Despite the desperate scene in “Waiting”, as with all your paintings, the surface of the canvas is utterly seductive. Acrylic paint appears like watercolour at times and every square centimetre is treated with absolute sensitivity. Could you tell us more about the way you use paint?

To me, it is important these paintings are seen in the flesh. I like the idea that they operate in different ways, in different contexts: on the screen they appear graphic and flat; up close, the surfaces are textured, layered and optical. I want the surfaces to be delicious things … overindulgent somehow. I work mainly with acrylic paint because of its speed, control and artificiality. I see the inventory of paint techniques as a code, which can be modulated according to the subject. I have a geekish fascination with paint, and am often researching new mediums, effects and applications. I love learning about what paint can do, and how it can relate to other ‘looks’. The paintings imagine what’s underneath things, the essence of things. How can paint lend itself to this enquiry? Containing different speeds, attention-spans, styles, I am interested in the synthetic experience native to painting.

Shopping, 2018 Photo by Corey Bartle Sanderson

Shopping, 2018 Photo by Corey Bartle Sanderson

Waiting, 2017

Balloons, 2019

Balloons, 2019

Garden, 2018 Photo by Corey Bartle Sanderson

Garden, 2018 Photo by Corey Bartle Sanderson

The paintings in “Models” felt slightly lighter than those in “Apparition” but no less complex. The titles seemed to refer to banal things or everyday experiences like “Shopping” and “Garden”. Could you expand on your use of titles and the disjuncture between these references to the ordinary and the enigmatic depictions?

The titles in this show were meant to sound very banal and deadpan. I like titles that provide minimal information, without framing the paintings too much. It is important that these works have their roots in the world, but that they could still be excuses for fantasy. I was imagining a children's picture-book of primary shapes: leaf, tongue, garden, hand, bottle etc. Compositionally, I used these big shapes as starting points - projecting fantastical ideas and thought processes onto them. For me, by using this fairly open system of signs like a code, I saw each one as a sort of model for personal feelings and internal states.

I know you make lots of drawings. Is this something that prefigures the paintings when you are building a composition or is this a separate part of your practice?

To me, they are completely separate processes, which inform each other nonetheless. I work in phases of painting and drawing - one always satisfying something missing in the other. I never tend to plan the paintings in advance, and work directly onto canvas. This means they take longer to complete, with lots of intensive staring time in between painting. Drawing is much quicker - forms reveal themselves with a definiteness - they ask something different. The drawings allow me to be much more illustrative in the way I imagine the figure in the world. A recent series of drawings called ‘Felt tip’ were all self-portraits, where my body merged with everyday objects, like hand-sanitiser, or a football.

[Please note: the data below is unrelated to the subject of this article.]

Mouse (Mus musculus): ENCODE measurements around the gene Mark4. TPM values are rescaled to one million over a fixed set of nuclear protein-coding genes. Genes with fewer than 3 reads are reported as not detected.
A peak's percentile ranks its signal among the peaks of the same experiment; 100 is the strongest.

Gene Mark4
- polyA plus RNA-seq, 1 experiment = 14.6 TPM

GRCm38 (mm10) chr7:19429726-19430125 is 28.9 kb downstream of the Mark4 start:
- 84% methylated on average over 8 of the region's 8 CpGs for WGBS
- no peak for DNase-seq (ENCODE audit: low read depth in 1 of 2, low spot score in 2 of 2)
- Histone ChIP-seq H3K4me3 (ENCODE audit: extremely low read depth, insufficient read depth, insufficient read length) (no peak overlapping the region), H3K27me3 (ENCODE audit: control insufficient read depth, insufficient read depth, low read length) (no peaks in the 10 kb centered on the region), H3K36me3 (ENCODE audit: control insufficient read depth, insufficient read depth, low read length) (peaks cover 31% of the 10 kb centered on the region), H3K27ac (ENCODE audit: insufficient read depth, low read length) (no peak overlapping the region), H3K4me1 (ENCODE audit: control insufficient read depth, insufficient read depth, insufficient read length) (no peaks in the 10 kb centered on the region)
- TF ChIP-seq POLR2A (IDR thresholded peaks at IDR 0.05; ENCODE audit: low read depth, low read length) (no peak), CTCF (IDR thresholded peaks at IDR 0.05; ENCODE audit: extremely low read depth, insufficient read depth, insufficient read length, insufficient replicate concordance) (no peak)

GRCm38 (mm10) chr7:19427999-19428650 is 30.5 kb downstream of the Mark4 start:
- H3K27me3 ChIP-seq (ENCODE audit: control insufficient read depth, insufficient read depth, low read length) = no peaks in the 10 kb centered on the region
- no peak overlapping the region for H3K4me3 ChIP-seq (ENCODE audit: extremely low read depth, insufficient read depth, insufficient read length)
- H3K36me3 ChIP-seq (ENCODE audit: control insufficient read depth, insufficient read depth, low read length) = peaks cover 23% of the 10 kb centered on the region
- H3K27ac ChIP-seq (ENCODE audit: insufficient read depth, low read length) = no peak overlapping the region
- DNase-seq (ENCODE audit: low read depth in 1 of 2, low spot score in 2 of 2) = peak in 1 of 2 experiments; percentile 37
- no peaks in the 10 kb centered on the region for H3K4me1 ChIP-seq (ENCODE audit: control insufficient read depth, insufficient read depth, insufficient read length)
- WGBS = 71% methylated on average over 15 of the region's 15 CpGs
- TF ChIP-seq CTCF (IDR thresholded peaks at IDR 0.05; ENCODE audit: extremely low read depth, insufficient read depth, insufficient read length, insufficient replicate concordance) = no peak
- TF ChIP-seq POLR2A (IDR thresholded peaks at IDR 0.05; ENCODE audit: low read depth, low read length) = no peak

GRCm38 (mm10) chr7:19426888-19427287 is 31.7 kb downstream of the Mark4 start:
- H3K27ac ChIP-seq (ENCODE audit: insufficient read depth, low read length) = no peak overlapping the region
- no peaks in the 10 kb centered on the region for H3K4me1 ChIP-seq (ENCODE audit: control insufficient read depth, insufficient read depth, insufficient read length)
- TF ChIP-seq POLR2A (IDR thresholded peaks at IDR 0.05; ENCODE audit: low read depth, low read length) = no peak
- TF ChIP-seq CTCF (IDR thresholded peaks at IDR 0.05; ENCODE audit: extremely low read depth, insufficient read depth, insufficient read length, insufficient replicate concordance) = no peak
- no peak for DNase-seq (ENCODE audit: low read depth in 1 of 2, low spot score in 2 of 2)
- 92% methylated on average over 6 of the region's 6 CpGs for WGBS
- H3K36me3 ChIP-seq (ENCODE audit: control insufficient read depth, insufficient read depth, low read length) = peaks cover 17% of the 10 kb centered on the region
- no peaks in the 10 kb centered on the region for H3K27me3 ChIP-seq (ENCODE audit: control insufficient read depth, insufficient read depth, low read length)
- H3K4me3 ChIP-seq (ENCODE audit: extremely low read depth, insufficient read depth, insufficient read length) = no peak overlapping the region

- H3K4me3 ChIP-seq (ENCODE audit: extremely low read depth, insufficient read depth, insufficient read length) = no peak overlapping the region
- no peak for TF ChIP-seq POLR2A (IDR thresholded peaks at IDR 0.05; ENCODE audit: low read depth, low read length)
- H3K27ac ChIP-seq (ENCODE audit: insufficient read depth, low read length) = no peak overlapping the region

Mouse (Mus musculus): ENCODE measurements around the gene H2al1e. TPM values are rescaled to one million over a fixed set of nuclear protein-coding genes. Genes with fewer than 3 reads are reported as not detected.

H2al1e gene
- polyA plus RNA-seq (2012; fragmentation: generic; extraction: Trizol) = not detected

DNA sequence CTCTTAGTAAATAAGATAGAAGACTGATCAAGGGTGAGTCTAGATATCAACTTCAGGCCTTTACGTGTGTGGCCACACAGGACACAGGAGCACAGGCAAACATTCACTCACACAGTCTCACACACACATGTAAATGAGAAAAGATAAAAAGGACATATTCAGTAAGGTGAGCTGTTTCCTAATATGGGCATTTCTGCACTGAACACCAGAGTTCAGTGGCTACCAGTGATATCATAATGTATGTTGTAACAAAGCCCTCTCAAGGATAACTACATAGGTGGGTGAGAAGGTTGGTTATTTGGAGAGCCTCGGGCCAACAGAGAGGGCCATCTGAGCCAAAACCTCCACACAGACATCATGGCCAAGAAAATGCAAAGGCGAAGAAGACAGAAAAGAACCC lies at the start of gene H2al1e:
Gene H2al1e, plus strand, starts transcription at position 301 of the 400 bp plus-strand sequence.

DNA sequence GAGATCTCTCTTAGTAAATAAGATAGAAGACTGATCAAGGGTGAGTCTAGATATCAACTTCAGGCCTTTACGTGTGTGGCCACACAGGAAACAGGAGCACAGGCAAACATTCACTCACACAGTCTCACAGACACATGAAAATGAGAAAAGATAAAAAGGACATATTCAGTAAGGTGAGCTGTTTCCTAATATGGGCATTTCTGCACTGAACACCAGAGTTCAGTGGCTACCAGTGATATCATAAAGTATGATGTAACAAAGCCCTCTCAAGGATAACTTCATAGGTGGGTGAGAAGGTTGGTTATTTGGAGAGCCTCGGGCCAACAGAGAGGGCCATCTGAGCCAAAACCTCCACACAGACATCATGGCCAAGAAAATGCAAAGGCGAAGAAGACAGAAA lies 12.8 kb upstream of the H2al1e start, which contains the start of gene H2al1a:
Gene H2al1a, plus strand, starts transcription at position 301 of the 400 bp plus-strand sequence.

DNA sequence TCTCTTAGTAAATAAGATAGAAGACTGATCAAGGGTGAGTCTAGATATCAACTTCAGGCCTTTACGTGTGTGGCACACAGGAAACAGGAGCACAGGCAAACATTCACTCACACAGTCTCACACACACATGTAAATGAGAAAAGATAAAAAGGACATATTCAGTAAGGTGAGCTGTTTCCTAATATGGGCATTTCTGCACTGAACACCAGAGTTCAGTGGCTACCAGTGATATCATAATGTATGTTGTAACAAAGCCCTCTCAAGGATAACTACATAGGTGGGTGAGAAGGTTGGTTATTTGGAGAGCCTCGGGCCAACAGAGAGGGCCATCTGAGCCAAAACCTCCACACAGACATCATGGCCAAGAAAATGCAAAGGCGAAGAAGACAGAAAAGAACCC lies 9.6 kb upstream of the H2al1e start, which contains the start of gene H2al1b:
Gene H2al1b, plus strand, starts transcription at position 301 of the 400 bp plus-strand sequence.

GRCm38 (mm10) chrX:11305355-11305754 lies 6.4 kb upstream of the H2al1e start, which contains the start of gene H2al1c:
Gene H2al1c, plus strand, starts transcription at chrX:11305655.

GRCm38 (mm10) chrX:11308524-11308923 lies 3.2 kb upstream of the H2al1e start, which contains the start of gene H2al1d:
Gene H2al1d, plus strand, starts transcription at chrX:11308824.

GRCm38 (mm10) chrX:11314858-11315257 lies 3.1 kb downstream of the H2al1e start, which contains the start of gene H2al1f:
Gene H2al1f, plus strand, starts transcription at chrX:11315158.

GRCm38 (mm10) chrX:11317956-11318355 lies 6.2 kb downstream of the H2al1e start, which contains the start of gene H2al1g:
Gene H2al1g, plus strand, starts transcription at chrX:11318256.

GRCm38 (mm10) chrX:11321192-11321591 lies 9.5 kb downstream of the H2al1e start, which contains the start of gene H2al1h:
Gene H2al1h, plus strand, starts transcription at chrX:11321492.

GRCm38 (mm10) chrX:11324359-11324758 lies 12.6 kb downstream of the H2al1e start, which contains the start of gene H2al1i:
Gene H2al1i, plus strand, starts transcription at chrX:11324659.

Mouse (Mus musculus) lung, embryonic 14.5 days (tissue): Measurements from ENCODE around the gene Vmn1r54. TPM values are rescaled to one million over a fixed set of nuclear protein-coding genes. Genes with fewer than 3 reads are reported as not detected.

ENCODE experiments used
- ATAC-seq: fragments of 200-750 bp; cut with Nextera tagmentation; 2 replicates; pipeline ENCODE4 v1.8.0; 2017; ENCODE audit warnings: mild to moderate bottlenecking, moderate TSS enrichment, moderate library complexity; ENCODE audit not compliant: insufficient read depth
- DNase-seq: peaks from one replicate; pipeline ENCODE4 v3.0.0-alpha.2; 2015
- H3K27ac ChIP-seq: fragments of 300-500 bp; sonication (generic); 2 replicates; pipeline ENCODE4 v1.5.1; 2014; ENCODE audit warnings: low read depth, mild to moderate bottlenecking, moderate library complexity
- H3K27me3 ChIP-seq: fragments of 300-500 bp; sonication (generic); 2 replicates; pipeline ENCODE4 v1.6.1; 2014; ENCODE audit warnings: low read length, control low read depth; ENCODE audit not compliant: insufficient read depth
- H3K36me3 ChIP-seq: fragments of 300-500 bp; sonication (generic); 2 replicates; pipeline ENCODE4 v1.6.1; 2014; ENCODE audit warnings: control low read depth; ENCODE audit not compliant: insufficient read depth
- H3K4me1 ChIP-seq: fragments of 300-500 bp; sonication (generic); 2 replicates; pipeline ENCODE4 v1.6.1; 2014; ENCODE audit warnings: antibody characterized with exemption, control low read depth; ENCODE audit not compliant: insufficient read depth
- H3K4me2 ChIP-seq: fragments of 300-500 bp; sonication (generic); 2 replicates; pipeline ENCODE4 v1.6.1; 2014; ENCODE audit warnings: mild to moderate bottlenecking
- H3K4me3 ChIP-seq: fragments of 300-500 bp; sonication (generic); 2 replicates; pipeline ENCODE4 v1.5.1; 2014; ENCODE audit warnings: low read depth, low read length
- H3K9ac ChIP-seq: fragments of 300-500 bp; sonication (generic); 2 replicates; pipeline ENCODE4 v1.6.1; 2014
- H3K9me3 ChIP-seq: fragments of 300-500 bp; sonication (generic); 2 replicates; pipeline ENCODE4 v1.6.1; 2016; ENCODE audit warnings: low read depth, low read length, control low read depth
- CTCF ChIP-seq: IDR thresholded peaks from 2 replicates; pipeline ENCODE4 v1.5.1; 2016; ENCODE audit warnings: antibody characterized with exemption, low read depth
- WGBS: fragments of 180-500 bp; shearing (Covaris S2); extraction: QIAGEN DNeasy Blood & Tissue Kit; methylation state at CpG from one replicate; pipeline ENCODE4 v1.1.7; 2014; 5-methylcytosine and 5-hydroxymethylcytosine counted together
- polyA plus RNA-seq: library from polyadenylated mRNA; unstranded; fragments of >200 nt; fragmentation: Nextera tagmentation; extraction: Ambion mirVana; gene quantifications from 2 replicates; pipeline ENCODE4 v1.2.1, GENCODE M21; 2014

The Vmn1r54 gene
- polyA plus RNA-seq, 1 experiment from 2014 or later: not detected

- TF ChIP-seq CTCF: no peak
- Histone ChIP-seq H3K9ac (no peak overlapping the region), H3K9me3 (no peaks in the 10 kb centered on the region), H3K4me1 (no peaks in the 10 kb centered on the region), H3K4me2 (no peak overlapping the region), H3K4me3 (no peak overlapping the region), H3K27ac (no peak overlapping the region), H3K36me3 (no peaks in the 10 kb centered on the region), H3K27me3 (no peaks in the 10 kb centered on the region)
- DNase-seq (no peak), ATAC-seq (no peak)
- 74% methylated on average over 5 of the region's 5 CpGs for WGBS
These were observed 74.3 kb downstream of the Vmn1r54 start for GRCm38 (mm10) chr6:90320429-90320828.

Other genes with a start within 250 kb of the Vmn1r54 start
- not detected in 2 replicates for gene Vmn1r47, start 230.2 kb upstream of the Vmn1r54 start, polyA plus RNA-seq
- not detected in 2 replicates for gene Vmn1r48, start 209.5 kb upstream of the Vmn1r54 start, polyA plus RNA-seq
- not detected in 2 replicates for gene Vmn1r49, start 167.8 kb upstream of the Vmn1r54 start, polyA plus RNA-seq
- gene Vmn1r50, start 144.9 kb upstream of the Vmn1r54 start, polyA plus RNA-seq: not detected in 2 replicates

Apparition, 2017

Apparition, 2017

Football, 2018

Tongue, 2018 Photo by Corey Bartle Sanderson

Who would cite as artistic influences?

Lari Pittman is an artist I look up to - I admire the way he develops these immaculate, difficult frameworks for a highly coded, personal iconography. Bacon and Hockney are two other major influences. Some other names: George Tooker, Paul Cadmus, and Martin Wong for their beautiful depictions of American life. Prunella Clough for the way she abstracts forms from the world. Jill Mulleady, Liz Arnold, and Dorothea Tanning for their affecting, magic-realist character studies. More recently, I have been enjoying Michael Stamm’s work - his paintings are like gems.

Could you tell us a little about your background and where you studied?

I completed my undergraduate at the Slade School of Fine Art, and then went on to study at the Royal Academy Schools. My work owes a lot to these courses, as well as the great friends I made there. Since graduating, I have continued painting as much as possible.

Could you tell us what you're working on next?

Back to the studio after a short period away. More self-portraits. I am trying out some new materials and methods. Watch this space!

tomworsfold.com
@tworsfold

All images are courtesy of the artist
Publish date: 21/08/19